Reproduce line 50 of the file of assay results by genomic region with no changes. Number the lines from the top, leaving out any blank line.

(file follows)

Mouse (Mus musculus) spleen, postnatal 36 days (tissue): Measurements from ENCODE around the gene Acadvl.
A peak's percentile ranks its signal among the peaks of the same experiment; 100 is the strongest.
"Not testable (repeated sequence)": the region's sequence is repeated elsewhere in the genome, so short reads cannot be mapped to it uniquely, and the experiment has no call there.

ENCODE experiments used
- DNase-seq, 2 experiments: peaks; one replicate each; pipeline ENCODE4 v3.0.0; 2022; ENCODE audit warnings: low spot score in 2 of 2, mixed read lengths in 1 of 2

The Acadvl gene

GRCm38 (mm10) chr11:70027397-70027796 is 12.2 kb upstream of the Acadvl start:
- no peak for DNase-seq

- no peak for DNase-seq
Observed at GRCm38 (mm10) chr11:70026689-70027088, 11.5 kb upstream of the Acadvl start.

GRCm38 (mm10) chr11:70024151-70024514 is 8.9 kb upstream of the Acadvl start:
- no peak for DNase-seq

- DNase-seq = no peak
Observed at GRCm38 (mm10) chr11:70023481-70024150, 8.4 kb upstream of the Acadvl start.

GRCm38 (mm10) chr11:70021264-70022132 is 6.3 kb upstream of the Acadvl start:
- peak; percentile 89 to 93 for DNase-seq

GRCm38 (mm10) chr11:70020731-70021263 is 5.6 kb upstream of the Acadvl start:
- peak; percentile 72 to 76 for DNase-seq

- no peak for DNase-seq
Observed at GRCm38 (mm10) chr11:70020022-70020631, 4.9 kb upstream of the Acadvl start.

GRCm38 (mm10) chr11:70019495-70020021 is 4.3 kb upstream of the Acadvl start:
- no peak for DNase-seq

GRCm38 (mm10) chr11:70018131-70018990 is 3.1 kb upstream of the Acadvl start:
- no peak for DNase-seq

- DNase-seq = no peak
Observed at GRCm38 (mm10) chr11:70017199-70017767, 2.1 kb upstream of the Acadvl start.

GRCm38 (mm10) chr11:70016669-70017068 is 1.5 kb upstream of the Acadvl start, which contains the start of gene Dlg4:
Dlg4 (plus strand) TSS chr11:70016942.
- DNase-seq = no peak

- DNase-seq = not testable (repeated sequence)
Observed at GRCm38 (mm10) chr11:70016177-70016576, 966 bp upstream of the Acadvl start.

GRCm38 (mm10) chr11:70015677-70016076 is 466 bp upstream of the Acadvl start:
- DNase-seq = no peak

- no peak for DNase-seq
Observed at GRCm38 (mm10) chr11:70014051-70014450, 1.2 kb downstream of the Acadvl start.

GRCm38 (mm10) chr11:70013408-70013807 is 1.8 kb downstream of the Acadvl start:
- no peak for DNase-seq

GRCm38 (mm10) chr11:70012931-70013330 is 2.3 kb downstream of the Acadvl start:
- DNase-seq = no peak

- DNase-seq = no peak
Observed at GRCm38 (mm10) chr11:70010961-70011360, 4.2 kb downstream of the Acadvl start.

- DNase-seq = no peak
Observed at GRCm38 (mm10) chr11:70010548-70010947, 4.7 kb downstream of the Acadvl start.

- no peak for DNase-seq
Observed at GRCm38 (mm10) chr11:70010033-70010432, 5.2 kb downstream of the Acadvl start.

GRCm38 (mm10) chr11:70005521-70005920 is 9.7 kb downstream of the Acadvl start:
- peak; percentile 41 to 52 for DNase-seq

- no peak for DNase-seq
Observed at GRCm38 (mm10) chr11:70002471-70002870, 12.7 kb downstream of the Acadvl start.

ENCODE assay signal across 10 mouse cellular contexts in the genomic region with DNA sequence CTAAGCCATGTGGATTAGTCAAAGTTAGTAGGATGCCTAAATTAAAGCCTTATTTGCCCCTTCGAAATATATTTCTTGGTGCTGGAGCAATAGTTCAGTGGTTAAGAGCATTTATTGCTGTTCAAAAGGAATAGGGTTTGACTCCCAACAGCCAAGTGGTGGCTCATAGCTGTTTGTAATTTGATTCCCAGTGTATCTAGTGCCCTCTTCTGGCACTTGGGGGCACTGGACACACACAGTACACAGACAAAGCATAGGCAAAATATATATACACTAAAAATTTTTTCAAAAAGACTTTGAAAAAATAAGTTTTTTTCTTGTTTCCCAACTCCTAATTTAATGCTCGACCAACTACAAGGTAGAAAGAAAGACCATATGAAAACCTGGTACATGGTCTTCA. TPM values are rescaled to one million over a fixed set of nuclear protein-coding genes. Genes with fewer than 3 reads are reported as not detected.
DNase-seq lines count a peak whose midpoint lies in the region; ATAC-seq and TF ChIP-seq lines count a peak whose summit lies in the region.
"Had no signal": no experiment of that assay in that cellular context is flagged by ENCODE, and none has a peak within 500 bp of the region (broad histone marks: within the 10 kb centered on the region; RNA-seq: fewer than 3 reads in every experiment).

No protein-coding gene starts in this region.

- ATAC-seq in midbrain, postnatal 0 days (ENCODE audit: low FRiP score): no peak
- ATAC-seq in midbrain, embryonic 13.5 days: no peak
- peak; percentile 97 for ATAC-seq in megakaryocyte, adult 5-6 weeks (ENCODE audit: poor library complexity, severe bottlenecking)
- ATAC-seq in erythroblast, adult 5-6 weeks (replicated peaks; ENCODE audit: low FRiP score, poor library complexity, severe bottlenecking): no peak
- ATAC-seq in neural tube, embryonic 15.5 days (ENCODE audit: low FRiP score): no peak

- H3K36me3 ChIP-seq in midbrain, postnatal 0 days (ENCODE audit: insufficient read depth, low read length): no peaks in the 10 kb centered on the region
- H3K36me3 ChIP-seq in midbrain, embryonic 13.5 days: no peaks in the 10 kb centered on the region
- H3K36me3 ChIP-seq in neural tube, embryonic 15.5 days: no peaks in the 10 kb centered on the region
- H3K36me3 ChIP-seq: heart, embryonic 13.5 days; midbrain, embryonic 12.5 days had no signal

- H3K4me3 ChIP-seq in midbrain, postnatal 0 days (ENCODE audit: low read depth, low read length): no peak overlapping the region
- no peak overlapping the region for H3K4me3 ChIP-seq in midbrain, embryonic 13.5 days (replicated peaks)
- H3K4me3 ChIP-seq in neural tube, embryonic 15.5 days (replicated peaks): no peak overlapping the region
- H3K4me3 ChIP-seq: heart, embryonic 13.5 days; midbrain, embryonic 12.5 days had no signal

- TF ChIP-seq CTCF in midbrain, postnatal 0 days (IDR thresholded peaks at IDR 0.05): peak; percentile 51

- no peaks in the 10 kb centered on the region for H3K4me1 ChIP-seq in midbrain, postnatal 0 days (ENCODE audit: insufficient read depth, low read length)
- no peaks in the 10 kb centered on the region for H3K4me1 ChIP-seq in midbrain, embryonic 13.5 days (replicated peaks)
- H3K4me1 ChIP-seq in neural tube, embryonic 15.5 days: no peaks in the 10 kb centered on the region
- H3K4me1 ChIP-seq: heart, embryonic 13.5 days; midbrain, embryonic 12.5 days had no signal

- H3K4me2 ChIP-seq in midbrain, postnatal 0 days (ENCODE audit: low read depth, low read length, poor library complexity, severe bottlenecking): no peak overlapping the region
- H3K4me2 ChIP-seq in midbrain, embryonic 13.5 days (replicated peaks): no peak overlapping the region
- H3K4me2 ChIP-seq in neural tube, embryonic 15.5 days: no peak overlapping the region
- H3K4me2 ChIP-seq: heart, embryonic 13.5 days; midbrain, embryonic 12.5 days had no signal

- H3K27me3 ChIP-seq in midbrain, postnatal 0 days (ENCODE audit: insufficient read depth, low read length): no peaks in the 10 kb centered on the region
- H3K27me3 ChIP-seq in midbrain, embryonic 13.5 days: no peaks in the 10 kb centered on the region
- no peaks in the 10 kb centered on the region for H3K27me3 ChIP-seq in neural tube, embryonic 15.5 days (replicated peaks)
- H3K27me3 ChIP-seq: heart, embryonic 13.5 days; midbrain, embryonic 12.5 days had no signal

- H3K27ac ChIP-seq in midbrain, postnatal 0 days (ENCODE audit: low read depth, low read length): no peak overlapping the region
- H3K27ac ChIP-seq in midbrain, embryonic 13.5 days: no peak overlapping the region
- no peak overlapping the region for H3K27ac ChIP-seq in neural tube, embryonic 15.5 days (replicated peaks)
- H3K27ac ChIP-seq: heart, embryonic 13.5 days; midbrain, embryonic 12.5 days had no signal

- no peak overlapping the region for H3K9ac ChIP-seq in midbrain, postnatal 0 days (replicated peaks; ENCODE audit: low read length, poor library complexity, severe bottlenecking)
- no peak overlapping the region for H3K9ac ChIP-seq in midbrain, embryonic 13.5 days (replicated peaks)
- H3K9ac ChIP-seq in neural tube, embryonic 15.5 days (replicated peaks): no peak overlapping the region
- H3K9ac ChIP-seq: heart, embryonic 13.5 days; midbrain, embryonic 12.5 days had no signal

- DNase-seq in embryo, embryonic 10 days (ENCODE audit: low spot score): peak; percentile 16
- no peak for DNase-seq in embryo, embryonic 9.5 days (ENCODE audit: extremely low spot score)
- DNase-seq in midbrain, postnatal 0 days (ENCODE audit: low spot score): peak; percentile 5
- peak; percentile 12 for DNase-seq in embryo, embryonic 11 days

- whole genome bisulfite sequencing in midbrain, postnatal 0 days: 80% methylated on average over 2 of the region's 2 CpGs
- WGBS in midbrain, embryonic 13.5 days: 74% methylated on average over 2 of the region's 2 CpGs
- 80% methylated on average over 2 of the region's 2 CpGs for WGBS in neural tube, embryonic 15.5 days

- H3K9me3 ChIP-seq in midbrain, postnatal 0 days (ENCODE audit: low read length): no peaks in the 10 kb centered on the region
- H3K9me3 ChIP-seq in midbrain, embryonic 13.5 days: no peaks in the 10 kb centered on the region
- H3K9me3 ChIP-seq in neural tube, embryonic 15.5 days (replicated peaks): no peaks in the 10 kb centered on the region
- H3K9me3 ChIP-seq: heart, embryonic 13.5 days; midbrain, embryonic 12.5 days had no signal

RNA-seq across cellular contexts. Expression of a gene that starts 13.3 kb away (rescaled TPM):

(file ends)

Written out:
ENCODE assay signal across 10 mouse cellular contexts in the genomic region with DNA sequence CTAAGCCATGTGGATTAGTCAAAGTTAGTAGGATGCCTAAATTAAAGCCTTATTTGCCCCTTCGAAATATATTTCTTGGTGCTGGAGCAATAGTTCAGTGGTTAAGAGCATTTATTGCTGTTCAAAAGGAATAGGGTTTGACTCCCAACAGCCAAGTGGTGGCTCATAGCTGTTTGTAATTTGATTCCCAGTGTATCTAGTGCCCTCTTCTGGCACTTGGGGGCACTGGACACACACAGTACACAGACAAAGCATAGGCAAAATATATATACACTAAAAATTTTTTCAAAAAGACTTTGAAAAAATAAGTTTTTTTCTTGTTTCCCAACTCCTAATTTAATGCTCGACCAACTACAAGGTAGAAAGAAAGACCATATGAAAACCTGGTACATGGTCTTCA. TPM values are rescaled to one million over a fixed set of nuclear protein-coding genes. Genes with fewer than 3 reads are reported as not detected.